Jane Goodall - Wikipedia
Have you ever been inspired by Jane Goodall and the work that she's done for 50 years? Now's your chance to meet her at Jane Goodall Live. Dame Jane Morris Goodall DBE formerly Baroness Jane van Lawick-Goodall, is an English . program, Roots & Shoots began in when a group of 16 local teenagers met with Goodall on her back porch in Dar es Salaam, Tanzania. Dr Jane Goodall, a National Geographic explorer, transformed the way we world leaders, other scientists, and anyone else she might meet.
Over the next decades they were able to establish programs that the people helped design and the people run to educate and empower communities. Their programs include sophisticated reforestation and peer education on birth control.
Want to meet Dr Jane Goodall? - National Geographic
After a morning learning about their programs they showed us a section of the jungle that was completely bare a decade ago. Roots and Shoots As a pediatrician, I was particularly impressed with their Roots and Shoots program. During our time in Tanzania we visited several program sites and met scores of middle school and high school age kids who were fully engaged in campaigns they designed to make a difference in the world for people, other animals and the environment.
These campaigns are completed by teams of kids working together with adult supervision, but limited input. The kids are the driving force behind Roots and Shoots. Photo by Cheryl Greene. Roots and Shoots, Dar es Salaam, Tanzania.
The afternoon culminated in a tree planting. Chimp Research Sincewhen Jane first came to Gombe, chimp research has been a large part of her work. That work continues on with scientists and naturalists observing the Gombe chimp families on an ongoing basis. The centers provide a safe environment for chimps who have been an abusive or dangerous environment including the bushmeat trade, pet trade, entertainment and zoos.
The chimps are rehabilitated by loving caretakers whose goal is to provide a safe place for the chimps to learn the skills they need to be reintroduced to a life as close to natural as possible. Meeting the Gombe Chimps …That morning we left camp early.
Want to meet Dr Jane Goodall?
The chimp researchers had tracked a family group the day before and knew where their nest was for the night. The researchers arrived at the nest before sunrise so they could keep an eye on the group. As we approached the group was happily playing at the base of a waterfall, but before we could get near they took to the trees happily swinging their way to the top of the falls.
This was an easy climb for them, but not for us. Our guides laid out our options. They knew where the chimps were, but there was no trail to the top of the falls.
We would have to climb on loose soil, through dense overgrowth if we wanted to follow them. After obtaining approval from his wife Mary LeakeyLouis sent Goodall to Olduvai Gorge in Tanganyika present-day Tanzaniawhere he laid out his plans.
She went to Newnham Collegeand obtained a PhD degree in ethology. The couple had a son, Hugo Eric Louis born ; they divorced in The following year, she married Derek Bryceson a member of Tanzania 's parliament and the director of that country's national parks ; he died of cancer in October But I do believe in some great spiritual power.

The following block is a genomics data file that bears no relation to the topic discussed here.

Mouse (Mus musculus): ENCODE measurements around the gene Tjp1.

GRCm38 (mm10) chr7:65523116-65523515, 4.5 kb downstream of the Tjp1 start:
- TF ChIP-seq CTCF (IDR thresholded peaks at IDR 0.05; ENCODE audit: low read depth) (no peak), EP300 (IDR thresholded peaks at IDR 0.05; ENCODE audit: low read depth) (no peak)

I feel it particularly when I'm out in nature. It's just something that's bigger and stronger than what I am or what anybody is. And it's enough for me.
Meeting Jane Goodall & The Chimpanzees
Goodall's research at Gombe Stream is best known to the scientific community for challenging two long-standing beliefs of the day: In response to Goodall's revolutionary findings, Louis Leakey wrote, "We must now redefine man, redefine tool, or accept chimpanzees as human! She discovered that chimps will systematically hunt and eat smaller primates such as colobus monkeys. But perhaps more startling, and disturbing, was the tendency for aggression and violence within chimpanzee troops. Goodall observed dominant females deliberately killing the young of other females in the troop to maintain their dominance,  sometimes going as far as cannibalism.
My Thirty Years with the Chimpanzees of Gombe. Her findings revolutionised contemporary knowledge of chimpanzee behaviour, and were further evidence of the social similarities between humans and chimpanzees, albeit in a much darker manner.
Goodall also set herself apart from the traditional conventions of the time by naming the animals in her studies of primates, instead of assigning each a number.
Numbering was a nearly universal practice at the time, and thought to be important in the removal of one's self from the potential for emotional attachment to the subject being studied. Setting herself apart from other researchers also led her to develop a close bond with the chimpanzees and to become, to this day, the only human ever accepted into chimpanzee society.
She was the lowest ranking member of a troop for a period of 22 months. Among those whom Goodall named during her years in Gombe were: McGregor, a belligerent older male; Floa motherly, high-ranking female with a bulbous nose and ragged ears, and her children; FiganFabenFreudFifiand Flint ;   FrodoFifi's second-oldest child, an aggressive male who would frequently attack Jane, and ultimately forced her to leave the troop when he became alpha male.
With nineteen offices around the world, the JGI is widely recognised for community-centred conservation and development programs in Africa. They were eager to discuss a range of problems they knew about from first-hand experience that caused them deep concern. The organisation now has over 10, groups in over countries. Currently all of the original Jane Goodall archives reside there and have been digitised and analysed and placed in an online database.